Tony Buzbee - Defining Moments
What about this story is fantastic!!
Not since flamboyant, fringed-sleeved Gerry Spence has the courtroom seen anyone who can compare to Tony Buzbee. His fame and reputation increases with each successive judgment—including multi-million dollar victories against mega corporations, such as BP and the Ford Motor Company, and government entities such as FEMA and the Texas Windstorm Insurance Association.
Tony Buzbee—a product of a small-town upbringing in East Texas, an education at Texas A&M, the training of the United States Marine Corps, and the experience at the University of Houston Law School—is driven to succeed. He has created the reputation and the reality of a man not to be crossed in the courtroom or elsewhere by working extremely hard to be the best prepared lawyer in any trial and at every settlement discussion. He is a loyal friend and a ferocious enemy. He cares about what is right; his goal is doing the right thing.
In his mid-40s now, Buzbee is still a young man—especially among the ranks of highly lauded trial lawyers. Still Buzbee seems almost obsessed with continuing to be one who represents the unrepresented and who gives hope to the hopeless in the legal arena. He is totally immersed in and exhilarated by the contests that he sees as David v. Goliath, poor v. rich, small v. big, the haves nots v. the haves, and good v. evil.
Tony Buzbee´s defining moments are most often the result of the codes by which he lives, many of which he extracted from the book he keeps on his desk and requires all his associates to read, a book he believes is a must-read for every current and future attorney. A summary of this "guidebook" is included among the chapters that detail courtroom performances that rival the fictional Perry Mason. Tony Buzbee is the real thing.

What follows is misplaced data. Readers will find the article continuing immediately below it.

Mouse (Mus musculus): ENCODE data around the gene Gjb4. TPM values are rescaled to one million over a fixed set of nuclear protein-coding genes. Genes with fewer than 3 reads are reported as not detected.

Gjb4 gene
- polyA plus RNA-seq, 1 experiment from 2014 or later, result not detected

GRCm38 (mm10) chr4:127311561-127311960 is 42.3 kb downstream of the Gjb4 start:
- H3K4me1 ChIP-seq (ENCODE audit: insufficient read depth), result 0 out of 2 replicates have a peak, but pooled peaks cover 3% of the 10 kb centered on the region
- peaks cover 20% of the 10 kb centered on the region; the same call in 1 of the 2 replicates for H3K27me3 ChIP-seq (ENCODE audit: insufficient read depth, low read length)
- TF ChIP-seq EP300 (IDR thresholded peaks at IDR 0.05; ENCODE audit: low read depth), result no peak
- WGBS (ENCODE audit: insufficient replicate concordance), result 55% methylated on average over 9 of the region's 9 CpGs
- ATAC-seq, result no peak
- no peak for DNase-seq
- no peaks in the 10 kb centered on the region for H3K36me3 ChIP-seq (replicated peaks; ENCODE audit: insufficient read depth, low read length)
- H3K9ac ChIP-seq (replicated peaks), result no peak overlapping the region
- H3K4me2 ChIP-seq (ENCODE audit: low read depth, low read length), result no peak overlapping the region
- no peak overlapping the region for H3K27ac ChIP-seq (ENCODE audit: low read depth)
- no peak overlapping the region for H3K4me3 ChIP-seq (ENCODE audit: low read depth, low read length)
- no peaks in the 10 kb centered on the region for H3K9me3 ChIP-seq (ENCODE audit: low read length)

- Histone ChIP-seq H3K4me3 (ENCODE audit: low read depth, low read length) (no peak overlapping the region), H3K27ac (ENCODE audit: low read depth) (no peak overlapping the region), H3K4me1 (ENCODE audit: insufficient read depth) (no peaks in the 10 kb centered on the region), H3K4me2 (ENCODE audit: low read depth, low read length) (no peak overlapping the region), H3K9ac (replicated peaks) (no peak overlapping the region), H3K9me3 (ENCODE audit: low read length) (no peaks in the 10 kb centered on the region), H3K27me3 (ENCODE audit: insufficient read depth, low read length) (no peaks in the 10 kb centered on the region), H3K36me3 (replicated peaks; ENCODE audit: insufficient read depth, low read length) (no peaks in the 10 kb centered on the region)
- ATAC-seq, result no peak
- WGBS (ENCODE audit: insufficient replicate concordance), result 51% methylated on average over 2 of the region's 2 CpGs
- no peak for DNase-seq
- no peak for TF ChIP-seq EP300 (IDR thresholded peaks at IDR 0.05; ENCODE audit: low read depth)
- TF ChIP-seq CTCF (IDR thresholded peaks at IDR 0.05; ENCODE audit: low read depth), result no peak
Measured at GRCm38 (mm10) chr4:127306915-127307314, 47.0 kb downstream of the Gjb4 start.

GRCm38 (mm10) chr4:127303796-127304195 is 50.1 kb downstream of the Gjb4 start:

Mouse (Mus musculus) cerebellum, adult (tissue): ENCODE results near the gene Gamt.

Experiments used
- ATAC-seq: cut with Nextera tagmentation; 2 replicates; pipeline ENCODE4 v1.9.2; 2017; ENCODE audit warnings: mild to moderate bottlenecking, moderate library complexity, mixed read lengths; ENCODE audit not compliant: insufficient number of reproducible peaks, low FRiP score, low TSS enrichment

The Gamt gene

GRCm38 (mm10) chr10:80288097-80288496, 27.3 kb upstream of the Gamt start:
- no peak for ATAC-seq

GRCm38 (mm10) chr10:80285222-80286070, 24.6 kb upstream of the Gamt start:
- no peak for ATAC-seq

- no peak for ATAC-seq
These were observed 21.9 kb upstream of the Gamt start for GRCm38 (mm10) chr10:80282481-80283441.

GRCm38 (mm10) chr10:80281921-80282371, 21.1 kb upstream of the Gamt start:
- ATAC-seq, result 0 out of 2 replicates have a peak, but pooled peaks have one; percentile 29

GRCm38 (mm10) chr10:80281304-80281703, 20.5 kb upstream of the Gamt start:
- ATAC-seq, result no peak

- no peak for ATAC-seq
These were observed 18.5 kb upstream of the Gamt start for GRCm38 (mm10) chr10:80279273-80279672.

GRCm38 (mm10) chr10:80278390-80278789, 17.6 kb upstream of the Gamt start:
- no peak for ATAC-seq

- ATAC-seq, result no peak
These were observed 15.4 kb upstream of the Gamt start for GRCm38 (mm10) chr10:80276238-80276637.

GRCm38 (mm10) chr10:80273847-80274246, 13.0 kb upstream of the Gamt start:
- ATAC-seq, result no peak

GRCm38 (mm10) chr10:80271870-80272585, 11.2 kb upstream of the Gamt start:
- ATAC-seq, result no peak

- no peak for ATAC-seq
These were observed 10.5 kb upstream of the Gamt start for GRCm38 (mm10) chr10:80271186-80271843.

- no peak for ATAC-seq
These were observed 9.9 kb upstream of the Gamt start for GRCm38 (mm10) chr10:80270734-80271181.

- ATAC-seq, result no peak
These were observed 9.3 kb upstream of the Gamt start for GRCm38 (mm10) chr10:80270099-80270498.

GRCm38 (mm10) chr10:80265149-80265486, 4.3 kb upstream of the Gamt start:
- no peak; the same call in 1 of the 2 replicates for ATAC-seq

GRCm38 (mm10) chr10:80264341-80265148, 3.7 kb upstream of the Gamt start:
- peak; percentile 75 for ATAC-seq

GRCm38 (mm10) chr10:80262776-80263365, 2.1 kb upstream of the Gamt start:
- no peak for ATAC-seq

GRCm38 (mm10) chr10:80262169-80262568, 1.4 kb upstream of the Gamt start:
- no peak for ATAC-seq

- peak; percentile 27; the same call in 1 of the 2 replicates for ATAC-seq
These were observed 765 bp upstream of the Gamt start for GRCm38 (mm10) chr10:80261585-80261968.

In a world where trial lawyers represent the last best hope for the "little people," Anthony Buzbee has become the attorney who looks out for the common man and woman against big business—and has made a ton of cash doing so. Despite tort reform movements and various legislative actions, Buzbee continues to win huge judgments for individuals and groups. The 44-year old Galveston/Houston, Texas attorney is at the top of his game and appears to have what it takes to remain there for a long time.
When asked what product he offers his clients, Buzbee responds, "Fairness." About being in the courtroom Buzbee declares, "I´m at war. I won´t fail." Buzbee, a former U.S. Marine officer and veteran of the Gulf War, frequently uses military terms and jargon in his conversations. He, and every member of his staff, keep the USMC manual for battlefield planning on their desk tops.
Outside the courtroom Buzbee plays the role of successful trial lawyer as well. He drives a customized Ferrari 612 Scagietti, seemingly constantly smokes expensive Cuban cigars, and employs the profile of a shark as door handles on his high rise Houston office suite, on the tail of his personal jet, and on the cufflinks for his hand-made shirts.
Buzbee´s greatest successes have come from his battles with international oil giant BP. In 2005 an explosion at a BP refinery on Galveston Bay at Texas City killed 15 workers. In deposition Buzbee got the senior BP executive responsible for the Texas City plant to read from a safety inspection report, "If this facility was an aircraft carrier, we would be on the bottom of the ocean." BP ended up settling for $2.1 billion; yes, that is b as in billion. Buzbee left the courtroom with fees of nearly $100 million and an enduring dislike of BP. He secured settlements in excess of $150 million for the families of the 19 men killed in the BP Deepwater Horizon rig disaster in 2010 in the Gulf of Mexico and currently represents thousands of claimants, including hotel and resort owners and fishermen, from all along the Gulf Coast who suffered losses from the BP oil spill.